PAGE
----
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I had a blast with the remote internship with ABROADER. The cultural sessions were exciting and informative of the way of life in Vietnam. What made this unique for me was the staffs engagement with me and the other students. I liked getting to talk about the differences in cultures and similarities. The staff was always excited to see me and liked talking about my interests as well. I really liked the food cultural sessions and the opportunity to make Vietnamese food in my own home. I think any future participant would like this program if they wanted something outside their comfort zone. It was an entirely different world from the US to Vietnam and I enjoyed every second of it. What was your funniest moment? The funniest moment was when I was caught laughing at a video during a cultural meeting. The video was a music video and had hilarious content and I got called out because the host of the meeting saw me laughing. I thought this was not just funny because the video but also because the hosts were glad I was enjoying the cultural session.

Marshall Keller

Business Assistant Remote Internship ,Princeton University

Overall we would say it was very positive. The immediate feedback and replies especially when she first arrived were so appreciated. I loved the Facebook posts and it made us feel a little closer to the experience there, especially when Monica was in the village and her internet was sporadic. Of course the village experience was exactly what Monica was hoping for, experience with children in another culture, living with a host family and having the support of mentors and people taking care of her, including taking her to the school each day. The excursion adventures were also amazing experiences for her and she was eager to participate in as much of exploring the Vietnamese countryside and culture as she could in her limited time.

Linda Zang

Education Internship ,Monica Anderson’s mother, USA

I enjoyed the time in Ho Chi Minh city. The experience was much better than I expected. I came with an open mind to face anything, but everything was smooth and easy. The host organisation is satisfying. They tried their best to help me learn. It was satisfying. I would do this again if I get the chance. The abroader staff was really friendly and they prepared everything for me before I landed in Vietnam. So I did not have to worry about anything. I am satisfied with the program and I would recommend this program 100%.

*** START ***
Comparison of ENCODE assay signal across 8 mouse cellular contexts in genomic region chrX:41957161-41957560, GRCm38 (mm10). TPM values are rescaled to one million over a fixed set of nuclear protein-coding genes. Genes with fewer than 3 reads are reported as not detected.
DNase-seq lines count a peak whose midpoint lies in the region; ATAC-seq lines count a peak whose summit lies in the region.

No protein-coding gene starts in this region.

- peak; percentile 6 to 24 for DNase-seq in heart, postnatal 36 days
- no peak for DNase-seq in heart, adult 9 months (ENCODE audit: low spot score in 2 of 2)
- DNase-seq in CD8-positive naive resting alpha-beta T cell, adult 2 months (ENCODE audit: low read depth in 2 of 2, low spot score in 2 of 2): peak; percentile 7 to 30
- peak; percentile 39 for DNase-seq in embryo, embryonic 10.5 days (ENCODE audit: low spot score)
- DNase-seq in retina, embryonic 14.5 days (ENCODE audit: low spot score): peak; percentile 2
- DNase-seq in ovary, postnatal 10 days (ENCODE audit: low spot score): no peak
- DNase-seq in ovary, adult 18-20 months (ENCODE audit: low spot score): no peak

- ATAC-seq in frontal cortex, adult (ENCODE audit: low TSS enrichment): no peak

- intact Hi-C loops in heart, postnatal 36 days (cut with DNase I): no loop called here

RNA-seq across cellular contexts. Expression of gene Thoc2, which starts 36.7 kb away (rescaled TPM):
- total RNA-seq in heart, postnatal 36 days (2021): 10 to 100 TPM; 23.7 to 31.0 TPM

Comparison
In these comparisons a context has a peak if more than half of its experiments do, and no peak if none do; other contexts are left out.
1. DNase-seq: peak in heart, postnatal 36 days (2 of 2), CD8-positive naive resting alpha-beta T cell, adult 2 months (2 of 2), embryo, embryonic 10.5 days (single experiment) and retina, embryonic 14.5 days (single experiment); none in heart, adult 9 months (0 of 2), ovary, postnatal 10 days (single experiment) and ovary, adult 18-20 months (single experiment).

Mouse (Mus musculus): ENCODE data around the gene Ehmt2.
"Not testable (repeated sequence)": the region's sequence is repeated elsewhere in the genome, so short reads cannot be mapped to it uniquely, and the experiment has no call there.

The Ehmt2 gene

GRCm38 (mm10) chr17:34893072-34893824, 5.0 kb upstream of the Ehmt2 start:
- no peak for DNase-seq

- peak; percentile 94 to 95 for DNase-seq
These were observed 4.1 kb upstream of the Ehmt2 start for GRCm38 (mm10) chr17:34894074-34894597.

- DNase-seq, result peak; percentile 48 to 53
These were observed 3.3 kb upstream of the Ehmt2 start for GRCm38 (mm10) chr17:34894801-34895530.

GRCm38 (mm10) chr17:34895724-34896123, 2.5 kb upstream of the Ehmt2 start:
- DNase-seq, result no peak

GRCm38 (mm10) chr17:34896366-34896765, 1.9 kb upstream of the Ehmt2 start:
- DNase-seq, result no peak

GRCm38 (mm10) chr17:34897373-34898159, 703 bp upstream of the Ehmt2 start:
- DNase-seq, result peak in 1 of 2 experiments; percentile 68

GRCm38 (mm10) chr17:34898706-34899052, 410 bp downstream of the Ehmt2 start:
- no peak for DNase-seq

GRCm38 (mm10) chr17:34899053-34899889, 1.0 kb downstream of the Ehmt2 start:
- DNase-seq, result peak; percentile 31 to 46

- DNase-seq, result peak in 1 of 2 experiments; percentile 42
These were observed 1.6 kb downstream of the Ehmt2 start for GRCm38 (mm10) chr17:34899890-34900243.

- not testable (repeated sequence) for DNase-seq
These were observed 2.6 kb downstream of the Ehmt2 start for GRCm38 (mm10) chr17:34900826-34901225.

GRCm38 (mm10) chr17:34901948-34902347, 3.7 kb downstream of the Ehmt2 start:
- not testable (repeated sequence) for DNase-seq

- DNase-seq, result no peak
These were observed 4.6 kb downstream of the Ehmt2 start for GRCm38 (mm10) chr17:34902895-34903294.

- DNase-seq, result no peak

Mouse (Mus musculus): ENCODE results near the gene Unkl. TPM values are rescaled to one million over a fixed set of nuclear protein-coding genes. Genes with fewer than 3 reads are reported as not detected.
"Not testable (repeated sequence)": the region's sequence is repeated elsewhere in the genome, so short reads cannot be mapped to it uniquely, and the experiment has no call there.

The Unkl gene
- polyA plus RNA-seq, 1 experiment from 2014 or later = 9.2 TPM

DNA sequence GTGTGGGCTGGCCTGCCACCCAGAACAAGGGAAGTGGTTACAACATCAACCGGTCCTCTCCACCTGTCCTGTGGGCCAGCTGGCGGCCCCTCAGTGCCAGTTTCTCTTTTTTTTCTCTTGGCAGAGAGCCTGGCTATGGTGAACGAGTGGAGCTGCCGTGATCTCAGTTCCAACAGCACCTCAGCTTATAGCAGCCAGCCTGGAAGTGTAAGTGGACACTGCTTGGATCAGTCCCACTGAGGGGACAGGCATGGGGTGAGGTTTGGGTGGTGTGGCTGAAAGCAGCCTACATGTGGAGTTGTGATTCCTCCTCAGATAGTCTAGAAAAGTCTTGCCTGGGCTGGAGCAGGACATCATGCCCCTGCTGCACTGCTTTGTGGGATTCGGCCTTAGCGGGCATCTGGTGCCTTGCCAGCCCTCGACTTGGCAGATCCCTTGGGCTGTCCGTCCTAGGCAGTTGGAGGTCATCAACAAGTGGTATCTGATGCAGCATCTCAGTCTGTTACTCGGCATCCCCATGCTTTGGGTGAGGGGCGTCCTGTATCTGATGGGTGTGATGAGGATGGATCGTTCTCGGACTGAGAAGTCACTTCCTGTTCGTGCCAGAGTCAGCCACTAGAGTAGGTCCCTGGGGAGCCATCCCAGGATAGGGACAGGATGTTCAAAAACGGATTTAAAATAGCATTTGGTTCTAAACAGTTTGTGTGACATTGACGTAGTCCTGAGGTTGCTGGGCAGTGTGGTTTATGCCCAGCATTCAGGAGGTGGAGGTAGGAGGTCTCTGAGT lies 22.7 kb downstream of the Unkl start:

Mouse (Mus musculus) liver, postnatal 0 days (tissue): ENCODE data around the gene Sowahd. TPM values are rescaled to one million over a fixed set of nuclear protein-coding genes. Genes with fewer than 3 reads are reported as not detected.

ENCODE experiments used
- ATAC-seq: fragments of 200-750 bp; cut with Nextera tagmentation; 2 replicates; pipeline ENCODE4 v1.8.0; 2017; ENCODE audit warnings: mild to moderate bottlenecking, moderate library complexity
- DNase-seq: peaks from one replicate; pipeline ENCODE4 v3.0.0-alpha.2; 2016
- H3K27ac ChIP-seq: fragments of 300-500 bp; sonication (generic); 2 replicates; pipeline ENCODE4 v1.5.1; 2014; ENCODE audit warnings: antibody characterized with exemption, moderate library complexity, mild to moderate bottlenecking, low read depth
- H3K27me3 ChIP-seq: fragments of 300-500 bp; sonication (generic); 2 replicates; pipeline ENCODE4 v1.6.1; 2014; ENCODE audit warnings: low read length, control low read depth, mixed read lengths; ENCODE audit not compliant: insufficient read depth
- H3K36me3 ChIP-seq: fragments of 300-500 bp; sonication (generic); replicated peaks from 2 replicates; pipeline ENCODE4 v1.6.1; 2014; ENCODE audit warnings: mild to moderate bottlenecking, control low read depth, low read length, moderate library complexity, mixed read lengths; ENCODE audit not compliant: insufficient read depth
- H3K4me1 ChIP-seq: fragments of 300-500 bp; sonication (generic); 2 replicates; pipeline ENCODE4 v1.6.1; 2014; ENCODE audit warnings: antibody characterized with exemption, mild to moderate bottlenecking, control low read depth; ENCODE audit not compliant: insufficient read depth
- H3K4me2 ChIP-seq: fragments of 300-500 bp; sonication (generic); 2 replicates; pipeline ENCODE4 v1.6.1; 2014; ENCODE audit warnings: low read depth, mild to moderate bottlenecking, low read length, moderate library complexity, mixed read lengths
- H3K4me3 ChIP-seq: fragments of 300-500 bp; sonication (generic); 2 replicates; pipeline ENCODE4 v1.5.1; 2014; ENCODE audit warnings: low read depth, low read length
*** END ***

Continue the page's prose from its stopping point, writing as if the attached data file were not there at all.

Dan Fernando

Trainer & Communication Internship ,Deakin University, Australia

Special thanks to ABROADER and my intern company, MCD for making this experience once in a life-time. Huge thank you for everyone who made this dream into a reality. I made new friends and was immersed into the beautiful culture of Vietnam and was able to apply and adapt techniques I learnt in school at work.

Noor Ain

Marine Conservation Internship ,Republic Polytechnic, Singapore

My experience was very unique in the sense that it was first virtual internship. I was not expecting to have one so I was little sad at first but in the end it was really fun and educational experience. Even though it was virtual, I was engaging with local buddies at Vietnam all the time as if we were friends for the longest time and learning and talking about Vietnamese culture every week. We also had some good events amongst ourselves which I will cherish for a long time. The company I worked at was also great. The supervisor was helpful and communicative for the most time. I learned so much working wise also. What was the most surprising thing you saw or did? Singing happy birthday song in Vietnam was definitely one of things I was not expecting to do!

Jae Joon

Business Assistant Remote Internship ,Princeton University